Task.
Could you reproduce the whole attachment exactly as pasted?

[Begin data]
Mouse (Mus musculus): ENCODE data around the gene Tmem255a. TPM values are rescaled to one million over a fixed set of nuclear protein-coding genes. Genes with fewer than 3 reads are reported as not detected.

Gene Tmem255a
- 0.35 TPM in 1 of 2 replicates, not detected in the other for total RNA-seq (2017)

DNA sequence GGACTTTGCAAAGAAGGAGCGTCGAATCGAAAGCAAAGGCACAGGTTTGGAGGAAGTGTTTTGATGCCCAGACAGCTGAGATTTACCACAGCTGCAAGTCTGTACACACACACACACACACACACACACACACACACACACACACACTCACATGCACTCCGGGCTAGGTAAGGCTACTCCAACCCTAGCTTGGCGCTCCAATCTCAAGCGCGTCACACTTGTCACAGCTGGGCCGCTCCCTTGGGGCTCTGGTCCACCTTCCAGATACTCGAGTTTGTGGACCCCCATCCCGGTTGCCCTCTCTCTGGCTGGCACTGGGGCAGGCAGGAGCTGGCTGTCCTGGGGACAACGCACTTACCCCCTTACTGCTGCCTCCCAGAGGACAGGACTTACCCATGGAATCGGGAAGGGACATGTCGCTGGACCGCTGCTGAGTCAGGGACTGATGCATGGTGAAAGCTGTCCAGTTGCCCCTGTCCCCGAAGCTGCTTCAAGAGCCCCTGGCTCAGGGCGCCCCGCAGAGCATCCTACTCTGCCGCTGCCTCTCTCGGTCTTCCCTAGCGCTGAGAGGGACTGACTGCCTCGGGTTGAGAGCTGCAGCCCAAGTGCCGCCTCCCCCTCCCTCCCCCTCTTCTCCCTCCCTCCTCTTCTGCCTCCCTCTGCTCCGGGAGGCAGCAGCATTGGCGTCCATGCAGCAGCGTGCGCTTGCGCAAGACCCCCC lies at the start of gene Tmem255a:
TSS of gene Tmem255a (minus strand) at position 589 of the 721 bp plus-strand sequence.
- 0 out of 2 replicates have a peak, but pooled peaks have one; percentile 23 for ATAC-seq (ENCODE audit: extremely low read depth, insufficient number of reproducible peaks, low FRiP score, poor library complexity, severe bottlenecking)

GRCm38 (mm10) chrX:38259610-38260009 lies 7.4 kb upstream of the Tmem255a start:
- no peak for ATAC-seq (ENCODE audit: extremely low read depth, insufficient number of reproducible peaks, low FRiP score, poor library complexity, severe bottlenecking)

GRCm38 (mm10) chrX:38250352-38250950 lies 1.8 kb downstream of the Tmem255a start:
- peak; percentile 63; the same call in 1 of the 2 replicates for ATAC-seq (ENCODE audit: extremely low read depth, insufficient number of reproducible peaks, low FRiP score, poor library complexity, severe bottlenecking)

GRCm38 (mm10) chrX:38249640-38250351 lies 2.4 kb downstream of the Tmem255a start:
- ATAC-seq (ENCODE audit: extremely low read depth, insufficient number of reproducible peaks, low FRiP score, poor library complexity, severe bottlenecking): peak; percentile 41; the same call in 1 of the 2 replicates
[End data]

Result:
Mouse (Mus musculus): ENCODE data around the gene Tmem255a. TPM values are rescaled to one million over a fixed set of nuclear protein-coding genes. Genes with fewer than 3 reads are reported as not detected.

Gene Tmem255a
- 0.35 TPM in 1 of 2 replicates, not detected in the other for total RNA-seq (2017)

DNA sequence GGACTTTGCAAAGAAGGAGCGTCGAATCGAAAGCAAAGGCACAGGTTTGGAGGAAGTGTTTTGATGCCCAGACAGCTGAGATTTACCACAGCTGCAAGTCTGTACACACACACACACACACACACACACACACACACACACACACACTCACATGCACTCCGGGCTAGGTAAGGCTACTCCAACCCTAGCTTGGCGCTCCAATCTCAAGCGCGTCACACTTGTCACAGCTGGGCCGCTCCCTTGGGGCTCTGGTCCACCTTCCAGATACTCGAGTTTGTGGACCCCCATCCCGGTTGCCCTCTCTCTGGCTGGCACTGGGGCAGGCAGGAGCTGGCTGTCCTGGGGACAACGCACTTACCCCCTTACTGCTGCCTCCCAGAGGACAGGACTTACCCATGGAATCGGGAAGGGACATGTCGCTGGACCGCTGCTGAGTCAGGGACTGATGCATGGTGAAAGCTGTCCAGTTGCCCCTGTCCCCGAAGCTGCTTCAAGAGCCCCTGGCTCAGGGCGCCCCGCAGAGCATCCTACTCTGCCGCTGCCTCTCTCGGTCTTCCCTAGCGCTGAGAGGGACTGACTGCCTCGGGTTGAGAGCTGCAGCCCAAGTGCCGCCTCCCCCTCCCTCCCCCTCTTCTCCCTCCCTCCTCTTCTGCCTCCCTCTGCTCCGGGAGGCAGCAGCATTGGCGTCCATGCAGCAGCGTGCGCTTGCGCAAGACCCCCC lies at the start of gene Tmem255a:
TSS of gene Tmem255a (minus strand) at position 589 of the 721 bp plus-strand sequence.
- 0 out of 2 replicates have a peak, but pooled peaks have one; percentile 23 for ATAC-seq (ENCODE audit: extremely low read depth, insufficient number of reproducible peaks, low FRiP score, poor library complexity, severe bottlenecking)

GRCm38 (mm10) chrX:38259610-38260009 lies 7.4 kb upstream of the Tmem255a start:
- no peak for ATAC-seq (ENCODE audit: extremely low read depth, insufficient number of reproducible peaks, low FRiP score, poor library complexity, severe bottlenecking)

GRCm38 (mm10) chrX:38250352-38250950 lies 1.8 kb downstream of the Tmem255a start:
- peak; percentile 63; the same call in 1 of the 2 replicates for ATAC-seq (ENCODE audit: extremely low read depth, insufficient number of reproducible peaks, low FRiP score, poor library complexity, severe bottlenecking)

GRCm38 (mm10) chrX:38249640-38250351 lies 2.4 kb downstream of the Tmem255a start:
- ATAC-seq (ENCODE audit: extremely low read depth, insufficient number of reproducible peaks, low FRiP score, poor library complexity, severe bottlenecking): peak; percentile 41; the same call in 1 of the 2 replicates